Twin bill B-movies light up theaters
April 13, 2007
Drop the remote, cancel your bowling plans, skip dinner at the Caf and go see “Grindhouse.” Entertainment doesn’t come cheap these days, but “Grindhouse” is a steal as you get two films for the price of one. And to top it off, there are fake trailers between the films to compliment the experience.
p. “Grindhouse” is a homage by directors Robert Rodriguez (“Sin City”) and Quentin Tarantino (“Kill Bill”) to ’70s exploitation films, or paracinema to all you film folks. The theaters these films played at were called grindhouse theaters because the films favored an abundance of sex, violence and gore over, let’s say, character development and cinematography. In short, don’t be surprised if critics rag on “Grindhouse.” The question is, how do you make a tribute to a genre that brought such classic films such as “Cannibal Holocaust,” “Ilsa, She Wolf of the SS” and, of course, who can forget “I Spit on Your Grave” — a film Roger Ebert called “a vile bag of garbage … without a shred of artistic distinction”? With a plethora of decapitations and mass amounts of carnage, of course.
p. The first of the two films is Rodriguez’s “Planet Terror,” your not-so-typical zombie affair. While the plot may seem like a rehash (virus is on the loose, turning everyone into flesh-eating zombies), Rodriguez’s trademarks give the film its knockout punch. Most notable is the score, whose Latin flavor compliments the film, making scenes of suspense even more exhilarating. Oh, and did I mention there is a lot of gore?
p. The second film is Tarantino’s “Death Proof,” a tale about a 50-something ex-stuntman named Stuntman Mike, played by Kurt Russell (“Poseidon”), who likes to stalk girls and find creative ways to kill them with his car. “Death Proof” features all of Tarantino’s trademarks, including shots from the trunk and long conversations (and I do mean long) between his main characters. It also features one of the most suspenseful car chases in recent memory that had me at the edge of my seat the entire time.
Both films feature a cast full of big names ranging from Bruce Willis (“Sin City”), to Rosario Dawson (“Clerks 2”), to Fergie of the Black Eyed Peas. These are the type of films actors love to make, and it shows. It is also the kind of film in which bad acting doesn’t hurt the end result.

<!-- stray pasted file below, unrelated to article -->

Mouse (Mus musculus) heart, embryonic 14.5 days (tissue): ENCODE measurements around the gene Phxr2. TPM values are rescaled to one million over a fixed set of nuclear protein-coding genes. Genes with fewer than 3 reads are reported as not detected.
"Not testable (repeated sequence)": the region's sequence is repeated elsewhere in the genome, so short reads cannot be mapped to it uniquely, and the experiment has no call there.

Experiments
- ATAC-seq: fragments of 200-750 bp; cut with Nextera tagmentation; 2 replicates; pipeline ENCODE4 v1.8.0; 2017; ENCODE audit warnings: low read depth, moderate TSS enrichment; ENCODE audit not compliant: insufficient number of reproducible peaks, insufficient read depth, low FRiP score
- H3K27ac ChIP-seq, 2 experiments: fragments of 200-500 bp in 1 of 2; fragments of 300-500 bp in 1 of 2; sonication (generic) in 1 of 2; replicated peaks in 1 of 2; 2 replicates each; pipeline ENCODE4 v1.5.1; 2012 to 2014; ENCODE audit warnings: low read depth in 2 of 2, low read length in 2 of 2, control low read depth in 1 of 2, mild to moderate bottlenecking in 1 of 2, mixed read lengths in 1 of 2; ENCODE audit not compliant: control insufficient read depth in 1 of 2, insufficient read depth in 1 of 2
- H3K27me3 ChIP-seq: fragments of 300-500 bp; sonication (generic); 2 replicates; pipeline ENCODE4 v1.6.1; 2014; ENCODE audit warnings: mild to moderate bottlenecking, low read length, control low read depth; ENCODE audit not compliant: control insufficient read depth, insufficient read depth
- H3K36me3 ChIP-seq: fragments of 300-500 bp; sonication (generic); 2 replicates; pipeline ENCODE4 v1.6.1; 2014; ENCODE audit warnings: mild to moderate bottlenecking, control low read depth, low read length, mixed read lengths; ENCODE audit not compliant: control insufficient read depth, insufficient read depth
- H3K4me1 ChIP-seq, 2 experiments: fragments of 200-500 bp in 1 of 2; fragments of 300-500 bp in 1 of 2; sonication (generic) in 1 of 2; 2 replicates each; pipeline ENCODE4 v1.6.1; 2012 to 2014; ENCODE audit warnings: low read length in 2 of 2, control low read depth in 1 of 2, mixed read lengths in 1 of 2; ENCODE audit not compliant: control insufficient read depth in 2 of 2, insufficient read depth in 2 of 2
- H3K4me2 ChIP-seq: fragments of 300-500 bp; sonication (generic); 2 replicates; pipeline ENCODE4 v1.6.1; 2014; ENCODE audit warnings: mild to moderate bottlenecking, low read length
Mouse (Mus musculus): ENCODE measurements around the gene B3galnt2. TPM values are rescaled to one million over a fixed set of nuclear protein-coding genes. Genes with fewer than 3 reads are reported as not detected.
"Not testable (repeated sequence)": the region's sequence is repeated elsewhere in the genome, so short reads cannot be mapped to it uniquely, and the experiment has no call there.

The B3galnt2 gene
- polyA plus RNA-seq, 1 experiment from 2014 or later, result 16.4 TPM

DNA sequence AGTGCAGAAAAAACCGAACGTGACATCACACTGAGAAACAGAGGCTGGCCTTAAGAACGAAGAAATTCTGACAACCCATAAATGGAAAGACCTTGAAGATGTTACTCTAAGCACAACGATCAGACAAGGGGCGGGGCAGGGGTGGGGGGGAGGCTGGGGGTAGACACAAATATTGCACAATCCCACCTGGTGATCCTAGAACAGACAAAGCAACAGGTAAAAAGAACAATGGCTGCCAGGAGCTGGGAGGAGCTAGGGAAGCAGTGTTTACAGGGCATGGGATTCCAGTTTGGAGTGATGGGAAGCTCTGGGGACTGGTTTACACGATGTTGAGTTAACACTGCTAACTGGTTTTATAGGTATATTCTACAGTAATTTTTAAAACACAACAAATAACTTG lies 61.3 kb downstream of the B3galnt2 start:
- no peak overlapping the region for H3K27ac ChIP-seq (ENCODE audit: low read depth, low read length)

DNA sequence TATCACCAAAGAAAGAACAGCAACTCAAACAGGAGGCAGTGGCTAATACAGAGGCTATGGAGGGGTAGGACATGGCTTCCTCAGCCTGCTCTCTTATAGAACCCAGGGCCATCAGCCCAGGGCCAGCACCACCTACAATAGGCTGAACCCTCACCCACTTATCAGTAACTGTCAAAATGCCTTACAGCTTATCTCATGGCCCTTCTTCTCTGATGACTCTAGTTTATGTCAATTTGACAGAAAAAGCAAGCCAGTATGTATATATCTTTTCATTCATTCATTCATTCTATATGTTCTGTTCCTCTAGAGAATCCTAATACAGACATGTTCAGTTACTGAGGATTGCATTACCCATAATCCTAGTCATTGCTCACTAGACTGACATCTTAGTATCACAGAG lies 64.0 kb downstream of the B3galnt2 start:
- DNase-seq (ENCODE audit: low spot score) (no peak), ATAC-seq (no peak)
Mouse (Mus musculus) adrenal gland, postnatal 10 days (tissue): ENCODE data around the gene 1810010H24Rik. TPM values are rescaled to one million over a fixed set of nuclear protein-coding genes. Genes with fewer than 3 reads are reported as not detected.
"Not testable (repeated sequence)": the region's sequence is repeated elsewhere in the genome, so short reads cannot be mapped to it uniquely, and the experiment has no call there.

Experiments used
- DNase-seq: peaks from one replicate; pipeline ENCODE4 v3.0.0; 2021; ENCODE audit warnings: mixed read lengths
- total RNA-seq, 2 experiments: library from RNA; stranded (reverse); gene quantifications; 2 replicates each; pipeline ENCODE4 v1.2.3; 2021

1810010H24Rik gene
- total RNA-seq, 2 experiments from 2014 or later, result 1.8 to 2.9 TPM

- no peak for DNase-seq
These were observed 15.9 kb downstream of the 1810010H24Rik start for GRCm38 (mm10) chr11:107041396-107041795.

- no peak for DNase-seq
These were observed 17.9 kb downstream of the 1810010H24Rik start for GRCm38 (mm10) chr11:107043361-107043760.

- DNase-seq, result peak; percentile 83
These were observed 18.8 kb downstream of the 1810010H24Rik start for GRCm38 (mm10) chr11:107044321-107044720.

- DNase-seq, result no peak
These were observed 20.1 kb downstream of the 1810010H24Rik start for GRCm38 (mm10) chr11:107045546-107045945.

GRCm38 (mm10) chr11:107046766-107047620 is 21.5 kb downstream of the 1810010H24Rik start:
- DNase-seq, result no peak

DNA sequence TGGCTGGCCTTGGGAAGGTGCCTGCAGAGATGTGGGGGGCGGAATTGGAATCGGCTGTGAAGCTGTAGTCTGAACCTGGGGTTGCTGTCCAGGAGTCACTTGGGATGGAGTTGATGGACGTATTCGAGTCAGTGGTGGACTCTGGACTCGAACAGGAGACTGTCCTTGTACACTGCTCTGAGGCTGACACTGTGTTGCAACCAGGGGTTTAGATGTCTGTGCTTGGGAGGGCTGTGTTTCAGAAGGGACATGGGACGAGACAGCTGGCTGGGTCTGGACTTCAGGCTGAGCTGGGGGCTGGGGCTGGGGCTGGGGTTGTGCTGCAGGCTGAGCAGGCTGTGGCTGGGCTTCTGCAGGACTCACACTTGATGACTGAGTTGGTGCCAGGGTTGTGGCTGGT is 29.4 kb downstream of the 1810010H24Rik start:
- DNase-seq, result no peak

p. Both movies also feature the “missing reel” treatment. You know the part of the film that explains everyone’s motives? Tarantino and Rodriguez felt it was unnecessary and decided to cut it. Actually, the truth is a bit tamer than that. Tarantino once bought the rights to a film that had missing reels during the most important scenes and felt it was a funny way of paying tribute.
p. The concept of putting fake trailers between the two films was genius as well. Danny Trejo (“The Devil’s Rejects”) stars in “Machete,” which may feature the line of the night: “This will teach you not to fuck with a Mexican.” The best trailer goes to Rob Zombie (“The Devil’s Rejects) for “Werewolf Women of the S.S.” if only for having Nicholas Cage (“Ghost Rider”) dress up as Fu Manchu. Other trailers include Eli Roth’s (“Hostel”) “Thanksgiving,” which takes the beloved American tradition and turns it upside down. Edgar Wright (“Shaun of the Dead”) directs “Don’t Scream,” which aims to poke fun at the movie voiceover guy.
p. Out of the two, “Death Proof” is definitely the better film. “Planet Terror,” while big on the blood, lacks a plot and any substantial character development-. “Death Proof,” on the other hand, features a slow (almost too slow) build with a riveting conclusion that had the audience in the theater cheering. It seems Tarantino is the true fan of the grindhouse genre and Rodriguez is the best friend tagging along, trying to understand what’s going on but never really grasping the concept.
p. “Grindhouse” is not just a movie; it is an experience like no other found today. Leave it to Rodriguez and Tarantino to break new ground in modern cinema once again, even though they had to dig into a very trashy part of the past to get it.
p. __4.5 stars out of 5__